The Air Force general directing the airstrikes over Libya has flown aerial tankers into battle, commanded MacDill Air Force Base's 6th Air Mobility Wing, overseen the pilots of Air Force One — and is now the first woman to lead a combat air campaign.
Maj. Gen. Margaret Woodward, 51, was in charge of the 17th Air Force, a unit at Ramstein Air Base, Germany, that supports humanitarian and peacekeeping missions in Africa, when she was ordered to set up the United Nations-sanctioned no-fly zone over Libya.
In the 11 days since, U.S. and coalition aircraft have flown more than 1,400 sorties. They have bombed Moammar Gadhafi's air defenses and helped push his army back from the edge of the rebel stronghold in Benghazi in eastern Libya. Only one allied plane, an F-15E, was lost — to equipment failure. Both fliers in the jet ejected and were rescued.
That the execution of the mission looks smooth is no surprise, said Michael Dunn, a retired Air Force lieutenant general who is president and chief executive officer of the Air Force Association, a Washington-based nonprofit organization that promotes air power and looks after the interests of Air Force veterans.
"Look at her background," he said, noting how Woodward has flown in wartime and commanded two Air Force wings and an operations group. "She's battle-tested."
Woodward became the first woman ever to command MacDill's 6th Air Mobility Wing when she took the reins in February 2005. She oversaw operations at one of the nation's most-important bases, home to the two major commands overseeing operations in Iraq and Afghanistan — U.S. Central Command and Special Operations Command.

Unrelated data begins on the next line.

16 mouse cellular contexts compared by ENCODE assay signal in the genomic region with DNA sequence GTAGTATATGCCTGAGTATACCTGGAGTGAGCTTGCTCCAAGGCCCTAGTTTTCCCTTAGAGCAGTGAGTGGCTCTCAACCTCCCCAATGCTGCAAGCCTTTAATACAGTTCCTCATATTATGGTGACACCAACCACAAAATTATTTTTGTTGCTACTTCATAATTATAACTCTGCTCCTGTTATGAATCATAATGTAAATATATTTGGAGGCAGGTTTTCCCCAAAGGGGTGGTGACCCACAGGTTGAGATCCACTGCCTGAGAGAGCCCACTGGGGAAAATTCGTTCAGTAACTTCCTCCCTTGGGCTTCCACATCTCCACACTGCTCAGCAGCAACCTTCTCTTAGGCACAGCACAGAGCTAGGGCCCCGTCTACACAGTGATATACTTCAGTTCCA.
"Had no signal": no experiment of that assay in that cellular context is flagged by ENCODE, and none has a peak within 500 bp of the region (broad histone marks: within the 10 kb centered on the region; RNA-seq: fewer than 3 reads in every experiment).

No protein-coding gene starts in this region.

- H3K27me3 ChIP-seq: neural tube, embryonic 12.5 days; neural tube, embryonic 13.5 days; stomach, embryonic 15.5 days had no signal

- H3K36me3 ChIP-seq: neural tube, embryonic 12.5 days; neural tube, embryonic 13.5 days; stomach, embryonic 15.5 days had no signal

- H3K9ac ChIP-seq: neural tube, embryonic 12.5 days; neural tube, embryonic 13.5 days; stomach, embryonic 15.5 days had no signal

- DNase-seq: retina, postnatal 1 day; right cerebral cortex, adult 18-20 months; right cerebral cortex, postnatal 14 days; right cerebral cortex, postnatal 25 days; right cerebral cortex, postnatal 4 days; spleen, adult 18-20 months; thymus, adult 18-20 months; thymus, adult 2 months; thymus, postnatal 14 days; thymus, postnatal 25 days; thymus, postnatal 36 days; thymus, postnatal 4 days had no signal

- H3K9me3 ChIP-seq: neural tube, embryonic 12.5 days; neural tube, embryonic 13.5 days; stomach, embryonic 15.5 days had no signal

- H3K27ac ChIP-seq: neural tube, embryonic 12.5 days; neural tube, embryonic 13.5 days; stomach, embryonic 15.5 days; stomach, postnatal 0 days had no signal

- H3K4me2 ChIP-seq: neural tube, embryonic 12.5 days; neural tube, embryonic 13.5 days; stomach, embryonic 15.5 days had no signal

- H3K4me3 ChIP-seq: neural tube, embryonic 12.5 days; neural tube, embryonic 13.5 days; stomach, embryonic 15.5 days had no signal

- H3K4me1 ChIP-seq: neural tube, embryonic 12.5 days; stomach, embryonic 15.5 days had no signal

She frequently flew MacDill's signature aircraft: the KC-135 air refueling tanker , an aircraft that dates to the Eisenhower administration.
Woodward told the St. Petersburg Times in a 2005 interview that she had a soft-spot for the old tankers. "My heart smiles every time I look at a KC-135, sort of like people looking at a 1957 Chevy."
Woodward's husband, Dan Woodward, himself an Air Force colonel at the time, did not live with his wife at MacDill because he had a staff job at the Pentagon. When she could, Woodward flew to Washington to visit him.
A 1982 graduate of Arizona State University, she earned advanced degrees at the National War College in Washington and Embry-Riddle Aeronautical University in Daytona Beach.
When she entered the Air Force in 1983, women were banned from flying in combat. After earning her pilot's wings, she became an instructor on the T-38, a plane used to train future F-15 and F-16 fighter pilots. Her husband, who retired two years ago as an Air Force brigadier general, also served as a T-38 instructor.
Woodward soon moved to the KC-135 tanker, refueling warplanes in flight during the 1989 invasion of Panama and the 1999 campaign against Serbian forces in Kosovo. She commanded refueling missions for the Iraq and Afghanistan wars and has accumulated nearly 4,000 hours of flight time.
"Maggie was always very proud to be a tanker person" since that allowed her to fly in combat, retired Air Force Lt. Gen. William Welser III said. He was Woodward's commander when she was selected for the MacDill assignment.
After MacDill, Woodward went on to command the 89th Airlift Wing, which ferries top government officials around the globe and includes Air Force One.
Times staff writer William R. Levesque contributed to this report.